Living Greens Hydroponics has 11,000 square feet of greenhouse space under plastic and thousands of plants that are yielding varieties of fine lettuces, cucumbers and tomatoes right now.

“We are able to pick all winter,” said Glenn while standing among rows of towering tomato plants. “We sell at the Farmers Market on Saturdays, but one message I want to get out is we continue to sell here all year, even when the Farmers Market is closed. We’re open every Tuesday and Friday all through the winter from 9 a.m. to 5:30 p.m.”

Living Greens Hydroponics is located at 5145 Viola Road in the Mt. Zion area. The business can be reached at (931) 635-9538.

“We offer offseason products that people are very interested in,” said Glenn. “It’s a local product so people know where it’s coming from. And we haven’t gotten any complaints about the taste.”

Glenn was nice enough to invite me out to his farm Friday afternoon and I was well impressed with his operation. Glenn built the entire hydroponics system himself from scratch and it’s a hotbed for vegetables.

“It’s a recirculating water system that works 24-7,” said Glenn. “All the nutrients are added to the water. We try to provide exactly what each plant needs for the best possible growth."

The lettuce couldn’t get any fresher because it’s harvested with the root system in place. The tomatoes and cucumbers are often picked the day they're sold or just before.

The greenhouse and watering system allow the Yoders to grow vegetables all winter, although Glenn admits it's at a slower pace.

"The biggest problem in the winter is the lack of light," said Glenn. "We could install an artificial light system but that's really cost-prohibitive so we're dependent on the sun. In the winter, the days are shorter and there are a lot more overcast days. That just means it takes longer to grow."

It's a true family operation with Glenn, his wife, and sons Tristan and Alex all chipping in to make the business work. Glenn certainly knows his stuff having grown vegetables with hydroponics since 2002. He's been set up at his current spot in Viola for four years.

Among his customers, Glenn sells to three area restaurants -- all in the downtown area. They are Juicy's, Kimmi's, and Collins River BBQ.


Downtown parking

issue mentioned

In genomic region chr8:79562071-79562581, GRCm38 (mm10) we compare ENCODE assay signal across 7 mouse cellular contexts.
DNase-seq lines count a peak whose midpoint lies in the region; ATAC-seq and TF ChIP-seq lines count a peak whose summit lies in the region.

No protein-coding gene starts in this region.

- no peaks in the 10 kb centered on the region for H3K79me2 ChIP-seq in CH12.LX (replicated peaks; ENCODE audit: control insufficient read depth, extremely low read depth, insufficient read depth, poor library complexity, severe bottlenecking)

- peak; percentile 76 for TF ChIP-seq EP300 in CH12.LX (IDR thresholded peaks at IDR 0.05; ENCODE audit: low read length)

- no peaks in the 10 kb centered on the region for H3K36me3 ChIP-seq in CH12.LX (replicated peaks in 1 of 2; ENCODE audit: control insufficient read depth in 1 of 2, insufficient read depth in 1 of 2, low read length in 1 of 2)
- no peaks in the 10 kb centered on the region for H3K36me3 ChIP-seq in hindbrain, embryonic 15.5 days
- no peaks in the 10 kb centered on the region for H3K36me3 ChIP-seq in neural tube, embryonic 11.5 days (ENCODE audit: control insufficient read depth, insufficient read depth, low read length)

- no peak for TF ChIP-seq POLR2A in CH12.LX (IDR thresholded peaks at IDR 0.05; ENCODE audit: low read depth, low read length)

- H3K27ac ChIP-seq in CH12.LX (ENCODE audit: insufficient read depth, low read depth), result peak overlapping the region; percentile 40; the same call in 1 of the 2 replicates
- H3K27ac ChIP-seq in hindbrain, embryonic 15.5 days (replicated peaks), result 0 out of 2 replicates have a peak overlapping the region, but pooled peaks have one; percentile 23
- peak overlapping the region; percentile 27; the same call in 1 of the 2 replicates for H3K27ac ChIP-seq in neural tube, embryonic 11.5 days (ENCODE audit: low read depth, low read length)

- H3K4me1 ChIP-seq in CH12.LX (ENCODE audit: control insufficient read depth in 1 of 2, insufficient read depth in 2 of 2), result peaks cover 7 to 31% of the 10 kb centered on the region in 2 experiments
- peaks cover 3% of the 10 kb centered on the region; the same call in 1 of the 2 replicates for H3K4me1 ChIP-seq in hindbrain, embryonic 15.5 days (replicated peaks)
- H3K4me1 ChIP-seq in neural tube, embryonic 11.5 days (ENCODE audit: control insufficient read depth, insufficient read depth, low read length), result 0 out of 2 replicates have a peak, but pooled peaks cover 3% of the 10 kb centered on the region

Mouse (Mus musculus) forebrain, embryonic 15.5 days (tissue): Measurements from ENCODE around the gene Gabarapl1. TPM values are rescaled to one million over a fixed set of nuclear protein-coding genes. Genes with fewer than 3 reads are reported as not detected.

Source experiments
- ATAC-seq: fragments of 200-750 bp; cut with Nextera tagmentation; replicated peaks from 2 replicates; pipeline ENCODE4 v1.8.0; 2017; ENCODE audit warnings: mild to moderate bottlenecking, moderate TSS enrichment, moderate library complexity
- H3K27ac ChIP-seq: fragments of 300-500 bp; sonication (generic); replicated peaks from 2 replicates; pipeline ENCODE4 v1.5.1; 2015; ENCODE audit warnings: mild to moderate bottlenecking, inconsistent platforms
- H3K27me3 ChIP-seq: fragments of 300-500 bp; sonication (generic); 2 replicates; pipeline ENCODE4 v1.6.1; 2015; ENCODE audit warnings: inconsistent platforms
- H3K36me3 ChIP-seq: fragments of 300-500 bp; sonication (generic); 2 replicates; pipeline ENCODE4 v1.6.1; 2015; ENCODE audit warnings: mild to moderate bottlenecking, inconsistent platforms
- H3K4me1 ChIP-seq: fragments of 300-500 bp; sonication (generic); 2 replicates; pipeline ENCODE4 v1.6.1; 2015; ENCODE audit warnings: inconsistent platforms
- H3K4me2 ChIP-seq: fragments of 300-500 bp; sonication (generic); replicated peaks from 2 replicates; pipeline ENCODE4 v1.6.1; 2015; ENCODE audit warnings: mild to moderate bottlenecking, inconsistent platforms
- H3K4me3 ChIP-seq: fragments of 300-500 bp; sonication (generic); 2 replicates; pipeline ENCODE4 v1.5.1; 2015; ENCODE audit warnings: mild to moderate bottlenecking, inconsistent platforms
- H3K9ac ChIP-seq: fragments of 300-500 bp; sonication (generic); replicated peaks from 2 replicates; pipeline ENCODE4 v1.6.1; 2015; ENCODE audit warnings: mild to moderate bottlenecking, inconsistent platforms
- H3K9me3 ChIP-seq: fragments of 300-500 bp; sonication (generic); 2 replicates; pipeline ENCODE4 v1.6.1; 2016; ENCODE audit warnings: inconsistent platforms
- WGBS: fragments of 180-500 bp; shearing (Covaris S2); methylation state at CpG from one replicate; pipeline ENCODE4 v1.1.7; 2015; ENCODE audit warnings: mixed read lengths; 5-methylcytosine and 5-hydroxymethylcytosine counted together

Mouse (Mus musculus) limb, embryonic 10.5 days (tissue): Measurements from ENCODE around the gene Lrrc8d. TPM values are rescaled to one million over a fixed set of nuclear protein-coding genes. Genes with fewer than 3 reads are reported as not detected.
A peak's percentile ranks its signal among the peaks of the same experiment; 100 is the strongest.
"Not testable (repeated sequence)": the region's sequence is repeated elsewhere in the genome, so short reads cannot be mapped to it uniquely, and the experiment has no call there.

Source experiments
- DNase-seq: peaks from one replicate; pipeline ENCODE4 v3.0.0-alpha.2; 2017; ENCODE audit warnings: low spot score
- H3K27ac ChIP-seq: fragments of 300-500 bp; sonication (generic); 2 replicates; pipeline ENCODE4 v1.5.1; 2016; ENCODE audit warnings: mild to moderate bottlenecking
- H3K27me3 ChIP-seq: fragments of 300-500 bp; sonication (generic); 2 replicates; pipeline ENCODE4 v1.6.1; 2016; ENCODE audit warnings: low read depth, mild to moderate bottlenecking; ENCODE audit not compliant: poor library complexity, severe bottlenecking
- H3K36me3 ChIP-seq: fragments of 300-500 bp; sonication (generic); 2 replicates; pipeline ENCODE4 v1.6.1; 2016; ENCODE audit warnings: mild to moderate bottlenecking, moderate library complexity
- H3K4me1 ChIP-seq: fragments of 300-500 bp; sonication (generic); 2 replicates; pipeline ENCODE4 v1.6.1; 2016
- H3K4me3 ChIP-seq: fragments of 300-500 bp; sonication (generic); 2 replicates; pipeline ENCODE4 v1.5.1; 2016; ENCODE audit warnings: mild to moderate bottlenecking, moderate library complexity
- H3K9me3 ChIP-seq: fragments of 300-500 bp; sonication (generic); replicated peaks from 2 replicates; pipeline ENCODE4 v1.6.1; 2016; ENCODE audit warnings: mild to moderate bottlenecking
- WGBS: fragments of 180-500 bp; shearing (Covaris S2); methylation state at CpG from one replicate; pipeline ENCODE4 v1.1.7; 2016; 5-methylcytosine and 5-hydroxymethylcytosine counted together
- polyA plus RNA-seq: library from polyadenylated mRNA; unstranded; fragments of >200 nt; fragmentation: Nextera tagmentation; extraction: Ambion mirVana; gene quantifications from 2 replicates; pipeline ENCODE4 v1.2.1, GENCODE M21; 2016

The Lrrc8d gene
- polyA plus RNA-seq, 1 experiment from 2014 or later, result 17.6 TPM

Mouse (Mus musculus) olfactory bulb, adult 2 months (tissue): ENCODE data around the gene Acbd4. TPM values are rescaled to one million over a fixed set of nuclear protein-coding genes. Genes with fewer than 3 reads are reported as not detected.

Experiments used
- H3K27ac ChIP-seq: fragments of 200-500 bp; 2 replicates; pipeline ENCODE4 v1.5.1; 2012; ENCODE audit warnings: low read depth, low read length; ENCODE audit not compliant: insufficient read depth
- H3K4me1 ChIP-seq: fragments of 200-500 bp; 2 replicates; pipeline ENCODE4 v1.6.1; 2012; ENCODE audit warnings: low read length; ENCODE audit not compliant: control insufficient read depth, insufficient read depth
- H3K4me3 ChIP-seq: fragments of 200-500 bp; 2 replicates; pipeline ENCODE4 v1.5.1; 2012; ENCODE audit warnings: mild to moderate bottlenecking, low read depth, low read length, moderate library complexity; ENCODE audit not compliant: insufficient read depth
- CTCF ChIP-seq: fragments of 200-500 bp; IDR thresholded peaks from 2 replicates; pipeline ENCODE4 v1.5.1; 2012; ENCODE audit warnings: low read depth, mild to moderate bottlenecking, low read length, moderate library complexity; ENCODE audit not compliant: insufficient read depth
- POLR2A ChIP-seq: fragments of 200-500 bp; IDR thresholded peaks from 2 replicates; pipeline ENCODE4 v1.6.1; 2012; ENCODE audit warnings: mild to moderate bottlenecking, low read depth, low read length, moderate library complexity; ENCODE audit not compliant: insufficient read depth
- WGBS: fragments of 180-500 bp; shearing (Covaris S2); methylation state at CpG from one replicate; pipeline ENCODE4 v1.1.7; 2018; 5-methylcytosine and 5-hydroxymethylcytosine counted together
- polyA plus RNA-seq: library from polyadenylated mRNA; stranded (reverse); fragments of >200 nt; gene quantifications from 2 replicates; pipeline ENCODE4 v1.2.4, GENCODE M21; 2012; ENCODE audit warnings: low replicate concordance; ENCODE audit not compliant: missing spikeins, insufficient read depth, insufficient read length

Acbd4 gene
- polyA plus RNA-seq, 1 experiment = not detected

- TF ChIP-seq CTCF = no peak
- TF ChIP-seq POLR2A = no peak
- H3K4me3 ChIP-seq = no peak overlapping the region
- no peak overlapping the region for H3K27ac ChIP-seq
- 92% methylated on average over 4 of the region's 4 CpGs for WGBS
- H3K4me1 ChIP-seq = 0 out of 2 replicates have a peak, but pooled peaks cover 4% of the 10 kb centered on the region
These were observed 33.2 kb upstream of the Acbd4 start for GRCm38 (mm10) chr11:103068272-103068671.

As I made my way around downtown McMinnville last week, the comments were almost universally positive except for one thing. I did hear some complaints about parking.

For years and years, decades and decades, folks have been complaining about what they perceive to be a lack of parking in downtown McMinnville. 

I don’t agree there is a lack of downtown parking and I’m going to explain why. I am a weirdo who has walked around downtown and counted every parking spot. Yes, I realize I should find better things to do.

What my unofficial count determined is there are 489 parking spaces in downtown McMinnville. These are parking spaces either on Main Street or directly off it.

My unofficial breakdown goes as follows:

• There are 87 parking spaces on Court Square.

• There are 72 parking spaces in the area behind the Chamber and Park Theater.

• There are 97 parking spaces in the block behind Paul Holder Realty and Edward Jones.

• There are 156 parking spaces in the area behind First National Bank and around the Farmers Market.

• There are 77 parking spaces on Main Street in the general shopping district from Chancery Street to just past Pioneer Pediatrics.

This grand total of 489 parking spaces doesn’t include Spring Street, Morford Street, and the public parking area off Spring Street. It also doesn’t include parking in front of the post office, which is pretty much filled entirely by post office customers.

The problem, as many people have often said, is perception is reality. Since people perceive there to be a lack of parking in downtown McMinnville, despite some 500 parking spaces being available, the city has a parking problem.

I suggest large, attractive signs on Main Street alerting visitors to nearby public parking areas that don't have a two-hour time limit like the spaces on Main Street and around the courthouse. As one person noted, downtown does a tremendous amount of business with out-of-county customers and they might not be familiar with all the parking.


That's all folks


Email business tips to editor@southernstandard.com.